How to Write for SEO
Marketers just want to be noticed, whether that be by potential customers, search engines, or both. That’s why it’s vital that you know how to write for SEO, or search engine optimization. This practice involves strategically creating content for specific keywords or phrases in order to boost the relevance of your post for consumers, and thus, rank higher with search engines and higher qualified traffic to your website.
Seems easy enough, right? The truth is knowing how to write for SEO is a skill that takes time and practice to perfect. With the ever-changing algorithms and best practices, it’s important to always be learning and figuring out how to create the best-ranking content possible.
In this blog, we’ll show you how to improve your SEO writing to best set your content up for success, before, during, and after you start creating.
Table of contents
- SEO Starts Before You Begin Writing
- (Literally) Setting Your Content Up for SEO Success
SEO Starts Before You Begin Writing
Writing for SEO begins before you even take pen to paper (or, more accurately, keyboard to Google Doc). There are three key steps you should take.
Conducting Keyword Research
This step is essential. If you don’t know what keyword you’re trying to rank for, how can you craft a perfectly optimized blog, webpage, or content offer? There are a few different ways to conduct keyword research, but one of our favorites is to use a tool like Semrush to see what keywords your site currently ranks for so you know what to focus on to improve and where there might be any gaps for you to fill. When looking at keywords or phrases you want to rank for, make sure you’re finding ones with a higher search volume, but lower difficulty.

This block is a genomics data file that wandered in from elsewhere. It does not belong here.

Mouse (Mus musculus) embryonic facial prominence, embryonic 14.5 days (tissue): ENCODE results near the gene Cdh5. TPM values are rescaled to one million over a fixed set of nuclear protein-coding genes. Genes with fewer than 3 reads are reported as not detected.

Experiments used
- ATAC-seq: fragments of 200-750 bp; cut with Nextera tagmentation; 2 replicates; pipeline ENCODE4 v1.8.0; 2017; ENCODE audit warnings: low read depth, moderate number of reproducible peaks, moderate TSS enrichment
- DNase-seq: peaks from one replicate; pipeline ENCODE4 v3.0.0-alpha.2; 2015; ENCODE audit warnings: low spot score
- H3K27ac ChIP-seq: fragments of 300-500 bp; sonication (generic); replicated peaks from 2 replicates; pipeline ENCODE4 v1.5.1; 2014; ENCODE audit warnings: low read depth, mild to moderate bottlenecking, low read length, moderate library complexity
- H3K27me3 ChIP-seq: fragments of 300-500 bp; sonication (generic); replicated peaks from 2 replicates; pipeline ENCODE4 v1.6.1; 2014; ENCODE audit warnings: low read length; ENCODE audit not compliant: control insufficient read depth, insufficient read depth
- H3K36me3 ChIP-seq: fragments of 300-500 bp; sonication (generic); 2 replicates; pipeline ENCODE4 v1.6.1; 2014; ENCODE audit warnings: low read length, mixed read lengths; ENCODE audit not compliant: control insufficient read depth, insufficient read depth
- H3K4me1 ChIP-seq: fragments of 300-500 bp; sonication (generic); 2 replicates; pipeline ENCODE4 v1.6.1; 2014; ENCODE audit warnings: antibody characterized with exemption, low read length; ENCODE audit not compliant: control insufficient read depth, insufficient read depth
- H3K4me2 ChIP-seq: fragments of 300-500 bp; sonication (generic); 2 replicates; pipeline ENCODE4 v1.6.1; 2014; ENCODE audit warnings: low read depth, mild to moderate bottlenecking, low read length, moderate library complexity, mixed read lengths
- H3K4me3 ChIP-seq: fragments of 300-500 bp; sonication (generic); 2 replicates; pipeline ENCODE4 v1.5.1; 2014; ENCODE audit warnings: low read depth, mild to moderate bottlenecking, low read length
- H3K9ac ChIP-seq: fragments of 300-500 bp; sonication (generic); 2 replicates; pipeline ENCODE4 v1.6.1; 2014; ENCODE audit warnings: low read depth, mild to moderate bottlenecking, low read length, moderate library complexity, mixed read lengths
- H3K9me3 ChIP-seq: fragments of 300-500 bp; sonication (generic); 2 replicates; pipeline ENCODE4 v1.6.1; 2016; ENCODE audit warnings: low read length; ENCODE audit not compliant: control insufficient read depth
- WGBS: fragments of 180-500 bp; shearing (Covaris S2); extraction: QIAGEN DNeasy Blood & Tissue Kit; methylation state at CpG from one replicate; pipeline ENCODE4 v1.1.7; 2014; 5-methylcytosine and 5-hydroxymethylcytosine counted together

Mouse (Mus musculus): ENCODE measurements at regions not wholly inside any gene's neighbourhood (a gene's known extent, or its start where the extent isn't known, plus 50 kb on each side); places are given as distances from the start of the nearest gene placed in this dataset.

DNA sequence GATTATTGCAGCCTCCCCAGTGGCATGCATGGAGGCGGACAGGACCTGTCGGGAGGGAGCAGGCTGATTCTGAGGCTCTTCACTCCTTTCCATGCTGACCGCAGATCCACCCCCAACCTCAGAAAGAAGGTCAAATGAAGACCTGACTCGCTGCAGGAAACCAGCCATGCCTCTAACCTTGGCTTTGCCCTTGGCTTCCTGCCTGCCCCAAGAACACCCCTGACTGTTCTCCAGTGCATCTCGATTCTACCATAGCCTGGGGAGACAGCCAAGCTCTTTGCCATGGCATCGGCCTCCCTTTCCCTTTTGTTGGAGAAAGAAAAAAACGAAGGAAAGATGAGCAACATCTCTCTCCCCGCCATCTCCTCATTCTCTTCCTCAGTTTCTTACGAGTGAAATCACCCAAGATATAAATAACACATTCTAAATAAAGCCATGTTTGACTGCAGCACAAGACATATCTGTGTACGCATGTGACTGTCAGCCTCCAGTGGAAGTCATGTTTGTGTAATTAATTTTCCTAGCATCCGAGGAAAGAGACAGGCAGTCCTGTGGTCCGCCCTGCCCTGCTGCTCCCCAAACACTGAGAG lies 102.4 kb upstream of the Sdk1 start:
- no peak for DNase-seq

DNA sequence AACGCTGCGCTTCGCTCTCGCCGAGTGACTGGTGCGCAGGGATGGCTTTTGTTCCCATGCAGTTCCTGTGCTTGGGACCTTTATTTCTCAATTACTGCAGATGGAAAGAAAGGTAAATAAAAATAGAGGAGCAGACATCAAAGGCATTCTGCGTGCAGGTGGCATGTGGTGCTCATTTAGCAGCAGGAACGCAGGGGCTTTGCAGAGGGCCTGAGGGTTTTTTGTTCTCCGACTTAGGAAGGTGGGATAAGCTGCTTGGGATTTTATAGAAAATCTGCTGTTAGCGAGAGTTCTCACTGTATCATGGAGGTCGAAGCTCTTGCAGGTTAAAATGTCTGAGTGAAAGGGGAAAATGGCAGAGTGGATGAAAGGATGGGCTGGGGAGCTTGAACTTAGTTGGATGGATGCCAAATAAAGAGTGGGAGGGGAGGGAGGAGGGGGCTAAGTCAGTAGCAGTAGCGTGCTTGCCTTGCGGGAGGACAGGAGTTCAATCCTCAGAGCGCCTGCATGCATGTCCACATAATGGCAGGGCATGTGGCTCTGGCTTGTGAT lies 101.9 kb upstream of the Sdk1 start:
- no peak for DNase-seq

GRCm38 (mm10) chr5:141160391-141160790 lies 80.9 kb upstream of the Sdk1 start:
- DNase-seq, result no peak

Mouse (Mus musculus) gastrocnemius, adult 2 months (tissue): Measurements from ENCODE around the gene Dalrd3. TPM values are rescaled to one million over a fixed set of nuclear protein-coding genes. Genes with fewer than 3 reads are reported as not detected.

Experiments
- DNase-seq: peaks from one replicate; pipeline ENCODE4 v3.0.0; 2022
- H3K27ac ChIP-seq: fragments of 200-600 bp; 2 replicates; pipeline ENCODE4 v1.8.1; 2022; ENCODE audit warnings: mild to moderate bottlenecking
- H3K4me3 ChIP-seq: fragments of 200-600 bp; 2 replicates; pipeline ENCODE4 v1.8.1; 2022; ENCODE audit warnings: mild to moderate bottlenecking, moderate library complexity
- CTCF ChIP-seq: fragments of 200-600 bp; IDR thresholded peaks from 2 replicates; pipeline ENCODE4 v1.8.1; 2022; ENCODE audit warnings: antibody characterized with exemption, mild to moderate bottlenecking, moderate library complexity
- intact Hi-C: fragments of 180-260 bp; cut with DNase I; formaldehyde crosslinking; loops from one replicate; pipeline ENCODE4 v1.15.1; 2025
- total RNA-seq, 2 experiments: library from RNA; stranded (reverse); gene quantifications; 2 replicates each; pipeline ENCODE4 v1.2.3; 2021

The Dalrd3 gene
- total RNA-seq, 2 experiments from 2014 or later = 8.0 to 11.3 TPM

This process also requires that you know exactly what potential consumers would be coming to your site for and what kind of questions you should be answering for them. This is where having buyer personas can really help. As semi-fictional representations of your ideal audience, you can really dive into what their wants and needs are and plan your keywords (and content) accordingly.
Checking Out Your Competitors
Imitation may be the best form of flattery, but in marketing, it can also help you outperform your competitors. Now, we’re not saying that you should copy everything they do, but knowing what keywords or phrases they are (or aren’t) ranking for it’s important. It shows where you can create better content to push them out of a top position or grab an easy win that they might not be going for. Not sure who your competitors are? We’ll show you how (and why) to conduct competitive analysis to help you gain a better understanding of those working in your sphere.
Finding Internal and External Links
One of the best ways to show search engines that your content is relevant is to have a healthy amount of links, whether they be external or internal (though, ideally, you would have a mix). External links show how your content is relevant to larger audiences outside of your site and that the information they contain is valuable, while internal ones show the strength of different pages and highlight which ones are the most important.